Some advocates of BLW, however, believe that children who are exposed to potential allergens at an early age will be less likely to develop these allergies later. This does appear to be backed up by some evidence4.

There are drawbacks to traditional weaning too. Unlike with BLW, you will need to transition your baby from puree to solids eventually.

You will need to have a special meal time just for baby and sit there spoon-feeding, whereas with BLW your baby sits at the table and feeds themself (but, of course, with plenty of supervision). Another challenge is that some babies simply don’t like being spoon-fed.

Spoon Feeding refusal

Proponents of BLW would also argue that traditional weaning creates picky eaters and could even lead to obesity. The idea is that self-feeding promotes appetite control.

Best First Foods For Baby Led Weaning

So it’s time to introduce solids and start your baby-led weaning journey. There are a variety of recommended baby-led weaning foods for your baby to choose from.

IMPORTANT: For babies, iron-rich foods are a must. While breastfed babies get iron from milk, this natural reserve starts depleting at around four to six months old.

A variety of first foods with a range of different textures is best. These foods can be raw, steamed, boiled, grilled, or fried in a little olive oil. It’s perfectly fine to cook with spices, as long as they are aromatic ones rather than hot ones. There are plenty of healthy recipes online when it comes to introducing new foods for your baby’s weaning journey.

Some recommend exploring baby-led weaning foods that are complementary foods, which are those that complement breast milk5 in terms of nutrition and are designed to provide babies with the energy they need to grow and develop.

Here are some of the most commonly recommended baby-led weaning foods.

NOTE: These are just suggestions for the best first food and there are plenty of other options. It’s up to you to decide on the best first foods for baby.

Fruit & Vegetables

  • Steamed veggies (e.g. steamed sweet potato, steamed green beans, steamed broccoli, steamed carrots)
  • Roasted veg (roasted sweet potato wedges, broccoli florets, butternut squash)
  • Avocado
  • Roasted fruit (e.g: roasted apple wedges – skin removed)
  • Banana strips
  • Cooked beans (green beans)

Proteins

  • Tender meat and fish (remove small bones)
  • Scrambled eggs
  • Tofu

Starches

  • Oatmeal (can be topped with sliced strawberries)
  • Granola bars (crunchy)
  • Wheat pasta (cooked until very tender, not al dente)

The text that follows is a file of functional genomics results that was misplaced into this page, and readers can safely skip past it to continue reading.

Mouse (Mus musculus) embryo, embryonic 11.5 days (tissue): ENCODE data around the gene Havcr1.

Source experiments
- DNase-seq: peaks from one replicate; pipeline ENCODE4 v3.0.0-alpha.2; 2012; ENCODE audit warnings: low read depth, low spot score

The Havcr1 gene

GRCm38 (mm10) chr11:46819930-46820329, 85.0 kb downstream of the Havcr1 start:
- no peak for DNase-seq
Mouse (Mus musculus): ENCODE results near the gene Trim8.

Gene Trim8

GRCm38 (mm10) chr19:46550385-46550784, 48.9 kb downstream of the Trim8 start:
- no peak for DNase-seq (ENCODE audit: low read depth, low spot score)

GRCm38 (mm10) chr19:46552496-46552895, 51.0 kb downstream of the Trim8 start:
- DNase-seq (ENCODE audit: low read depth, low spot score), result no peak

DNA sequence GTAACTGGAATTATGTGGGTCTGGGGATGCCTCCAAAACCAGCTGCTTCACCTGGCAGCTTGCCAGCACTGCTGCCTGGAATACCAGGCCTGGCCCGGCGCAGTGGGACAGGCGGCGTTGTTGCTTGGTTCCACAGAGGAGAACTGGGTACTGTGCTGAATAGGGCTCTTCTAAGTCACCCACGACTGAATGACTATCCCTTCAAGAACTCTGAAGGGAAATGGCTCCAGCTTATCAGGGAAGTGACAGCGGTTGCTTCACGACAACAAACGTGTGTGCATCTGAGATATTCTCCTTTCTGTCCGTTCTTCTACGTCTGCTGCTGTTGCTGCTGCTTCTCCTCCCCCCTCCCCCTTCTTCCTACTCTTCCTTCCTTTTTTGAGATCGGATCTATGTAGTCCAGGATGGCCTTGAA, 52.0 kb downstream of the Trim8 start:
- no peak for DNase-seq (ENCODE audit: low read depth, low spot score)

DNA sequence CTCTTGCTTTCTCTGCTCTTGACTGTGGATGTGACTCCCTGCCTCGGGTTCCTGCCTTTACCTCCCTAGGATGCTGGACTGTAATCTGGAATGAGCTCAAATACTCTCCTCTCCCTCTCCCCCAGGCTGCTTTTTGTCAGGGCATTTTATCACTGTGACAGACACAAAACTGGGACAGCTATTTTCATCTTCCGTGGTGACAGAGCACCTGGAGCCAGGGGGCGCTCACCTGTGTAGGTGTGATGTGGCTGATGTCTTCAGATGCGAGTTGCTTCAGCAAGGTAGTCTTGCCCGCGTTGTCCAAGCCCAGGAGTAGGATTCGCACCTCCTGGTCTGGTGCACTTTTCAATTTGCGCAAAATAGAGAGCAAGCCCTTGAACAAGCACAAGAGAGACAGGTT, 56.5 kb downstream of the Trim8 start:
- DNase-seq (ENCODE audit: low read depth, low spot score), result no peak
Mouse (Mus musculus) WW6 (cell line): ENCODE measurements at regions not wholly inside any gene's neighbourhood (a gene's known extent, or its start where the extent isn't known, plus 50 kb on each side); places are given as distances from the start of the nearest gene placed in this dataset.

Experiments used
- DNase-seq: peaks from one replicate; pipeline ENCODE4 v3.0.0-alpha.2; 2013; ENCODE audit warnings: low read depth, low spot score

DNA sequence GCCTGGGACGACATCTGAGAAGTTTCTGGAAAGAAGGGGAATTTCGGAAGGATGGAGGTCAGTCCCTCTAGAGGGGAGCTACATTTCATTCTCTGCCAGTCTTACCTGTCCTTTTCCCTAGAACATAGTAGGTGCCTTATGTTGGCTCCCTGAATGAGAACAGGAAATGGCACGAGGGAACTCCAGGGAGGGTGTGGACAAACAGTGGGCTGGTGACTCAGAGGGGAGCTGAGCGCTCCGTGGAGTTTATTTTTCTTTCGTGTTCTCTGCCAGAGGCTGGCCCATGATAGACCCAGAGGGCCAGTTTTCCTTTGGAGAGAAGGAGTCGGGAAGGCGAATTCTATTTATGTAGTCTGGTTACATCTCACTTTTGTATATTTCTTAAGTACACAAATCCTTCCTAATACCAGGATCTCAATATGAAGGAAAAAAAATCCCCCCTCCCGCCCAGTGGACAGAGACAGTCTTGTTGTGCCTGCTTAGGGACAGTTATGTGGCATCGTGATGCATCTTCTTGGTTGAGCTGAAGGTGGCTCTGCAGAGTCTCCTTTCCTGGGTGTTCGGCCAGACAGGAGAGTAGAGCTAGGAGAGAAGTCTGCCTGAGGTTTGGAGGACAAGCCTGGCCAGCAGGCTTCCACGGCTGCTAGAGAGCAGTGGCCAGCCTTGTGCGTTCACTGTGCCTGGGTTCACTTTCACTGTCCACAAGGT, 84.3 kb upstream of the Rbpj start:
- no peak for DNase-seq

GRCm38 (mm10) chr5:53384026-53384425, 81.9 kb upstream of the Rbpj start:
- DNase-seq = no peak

• Mashed potatoes

What Foods To Avoid During BLW

Before starting baby-led weaning and introducing solid food, it’s important to research not only the best first foods for baby but also what should be avoided.

If you’re trying baby-led weaning, you’ll need to avoid foods that could become choking hazards.

These foods include whole grapes, whole nuts, nut butter, raw apple, cherry tomatoes, and hard-boiled eggs, although these can be safe foods if you prevent choking by cutting them up and ensuring your baby is carefully monitored.

How to avoid choking in BLW

It’s also best to introduce stuff that could cause a food allergy slowly and in a controlled fashion, particularly if there is a history of food allergies in your family.

Although we will touch on a study that suggests that exposure to allergens could actually decrease the chance of your baby developing allergies in later life6.

If this seems like a risky approach, then you should introduce potential allergens only in tiny amounts and carefully monitor your baby’s reaction. A variety of foods could cause allergies, the most common being cow’s milk, peanuts, egg, fish, shellfish, wheat, and soy7.

Less common foods that could cause allergic reactions include peach, banana, avocado, kiwi fruit, Passion fruit, celery, garlic, mustard seeds, aniseed, linseed, sesame seed, and chamomile.

More about first foods and which foods to avoid in baby’s first year in my article: BLW – Foods By Age.

Baby Led Weaning & Choking Hazards

When starting baby-led weaning, the biggest risk is your precious child choking. At this age, your baby’s ability to self-feed will lag behind their enthusiasm.

There is a list of different foods to avoid in the section just before this one – basically anything that has a high choking risk.

Choking vs. Gagging

Your baby has a natural gag reflex at the back of their mouth, which helps protect them by keeping food that has not been chewed enough from blocking their airpipes.

The problem is that gagging, which is usually just a way of stopping food from getting stuck, can resemble choking, which may causes alarm at family meals.

Signs Of Gagging

  • Baby coughs and hacks
  • Baby’s eyes water
  • Baby turns red or purple

Signs Of Choking

  • Baby is completely silent
  • Baby turns blue
  • Baby is unable to cry

If your baby gags, they should recover quickly. If they vomit after gagging, don’t panic: that’s normal.